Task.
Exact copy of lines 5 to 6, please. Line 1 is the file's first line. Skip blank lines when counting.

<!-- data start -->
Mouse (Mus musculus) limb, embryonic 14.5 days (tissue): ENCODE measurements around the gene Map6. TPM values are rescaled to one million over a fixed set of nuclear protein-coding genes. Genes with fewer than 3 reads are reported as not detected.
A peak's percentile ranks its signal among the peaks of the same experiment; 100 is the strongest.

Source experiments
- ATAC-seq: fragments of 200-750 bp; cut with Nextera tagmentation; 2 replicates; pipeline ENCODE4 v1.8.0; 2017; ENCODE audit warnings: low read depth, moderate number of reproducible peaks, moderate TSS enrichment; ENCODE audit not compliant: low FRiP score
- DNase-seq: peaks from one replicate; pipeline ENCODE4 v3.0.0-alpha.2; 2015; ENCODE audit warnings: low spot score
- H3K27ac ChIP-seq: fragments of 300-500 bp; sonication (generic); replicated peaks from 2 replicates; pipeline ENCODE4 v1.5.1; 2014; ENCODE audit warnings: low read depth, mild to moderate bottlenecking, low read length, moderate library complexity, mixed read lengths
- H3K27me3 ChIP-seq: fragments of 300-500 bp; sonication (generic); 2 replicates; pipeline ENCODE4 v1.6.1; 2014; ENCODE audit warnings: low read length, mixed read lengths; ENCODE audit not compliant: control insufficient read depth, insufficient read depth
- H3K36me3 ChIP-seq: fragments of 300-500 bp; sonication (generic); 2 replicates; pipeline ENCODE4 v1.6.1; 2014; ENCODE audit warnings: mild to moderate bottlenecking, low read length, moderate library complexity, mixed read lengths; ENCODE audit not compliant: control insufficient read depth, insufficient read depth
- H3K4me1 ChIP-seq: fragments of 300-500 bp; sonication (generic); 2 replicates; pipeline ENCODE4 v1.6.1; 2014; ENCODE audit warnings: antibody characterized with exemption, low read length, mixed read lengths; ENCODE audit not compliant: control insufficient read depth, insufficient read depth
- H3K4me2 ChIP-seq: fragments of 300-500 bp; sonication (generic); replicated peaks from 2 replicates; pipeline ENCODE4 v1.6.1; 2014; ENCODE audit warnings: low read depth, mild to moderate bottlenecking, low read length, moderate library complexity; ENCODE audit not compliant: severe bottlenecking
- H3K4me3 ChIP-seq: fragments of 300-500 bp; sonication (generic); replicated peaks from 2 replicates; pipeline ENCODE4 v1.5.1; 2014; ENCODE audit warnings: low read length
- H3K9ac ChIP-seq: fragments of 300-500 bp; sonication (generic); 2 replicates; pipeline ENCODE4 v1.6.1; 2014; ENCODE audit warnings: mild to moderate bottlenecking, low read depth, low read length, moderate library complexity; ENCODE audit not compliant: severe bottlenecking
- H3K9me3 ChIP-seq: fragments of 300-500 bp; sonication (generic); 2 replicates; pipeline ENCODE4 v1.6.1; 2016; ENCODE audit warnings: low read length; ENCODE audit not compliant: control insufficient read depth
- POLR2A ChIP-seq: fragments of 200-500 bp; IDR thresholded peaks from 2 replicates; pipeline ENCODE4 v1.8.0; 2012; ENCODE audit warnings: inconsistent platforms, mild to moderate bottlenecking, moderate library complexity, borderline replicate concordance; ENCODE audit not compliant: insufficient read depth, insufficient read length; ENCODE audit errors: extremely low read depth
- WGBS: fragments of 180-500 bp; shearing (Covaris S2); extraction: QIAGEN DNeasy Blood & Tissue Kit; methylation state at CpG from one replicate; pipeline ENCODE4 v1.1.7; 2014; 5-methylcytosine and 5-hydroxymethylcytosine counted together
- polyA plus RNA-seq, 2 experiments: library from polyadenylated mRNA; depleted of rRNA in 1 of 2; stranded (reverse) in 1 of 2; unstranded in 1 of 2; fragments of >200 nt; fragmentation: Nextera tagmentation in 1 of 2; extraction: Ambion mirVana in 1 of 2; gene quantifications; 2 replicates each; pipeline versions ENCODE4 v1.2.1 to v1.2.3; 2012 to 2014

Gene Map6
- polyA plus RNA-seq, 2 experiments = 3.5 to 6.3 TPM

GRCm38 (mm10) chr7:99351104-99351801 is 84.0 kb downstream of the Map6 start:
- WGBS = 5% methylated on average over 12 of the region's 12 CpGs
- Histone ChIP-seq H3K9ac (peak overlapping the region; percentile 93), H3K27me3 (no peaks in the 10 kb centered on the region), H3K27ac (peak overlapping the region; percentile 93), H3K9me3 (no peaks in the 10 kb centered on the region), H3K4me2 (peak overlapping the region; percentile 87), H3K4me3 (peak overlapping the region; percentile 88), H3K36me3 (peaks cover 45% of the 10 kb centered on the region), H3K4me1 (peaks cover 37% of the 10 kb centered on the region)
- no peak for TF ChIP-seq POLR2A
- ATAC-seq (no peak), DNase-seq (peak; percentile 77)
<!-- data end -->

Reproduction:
- DNase-seq: peaks from one replicate; pipeline ENCODE4 v3.0.0-alpha.2; 2015; ENCODE audit warnings: low spot score
- H3K27ac ChIP-seq: fragments of 300-500 bp; sonication (generic); replicated peaks from 2 replicates; pipeline ENCODE4 v1.5.1; 2014; ENCODE audit warnings: low read depth, mild to moderate bottlenecking, low read length, moderate library complexity, mixed read lengths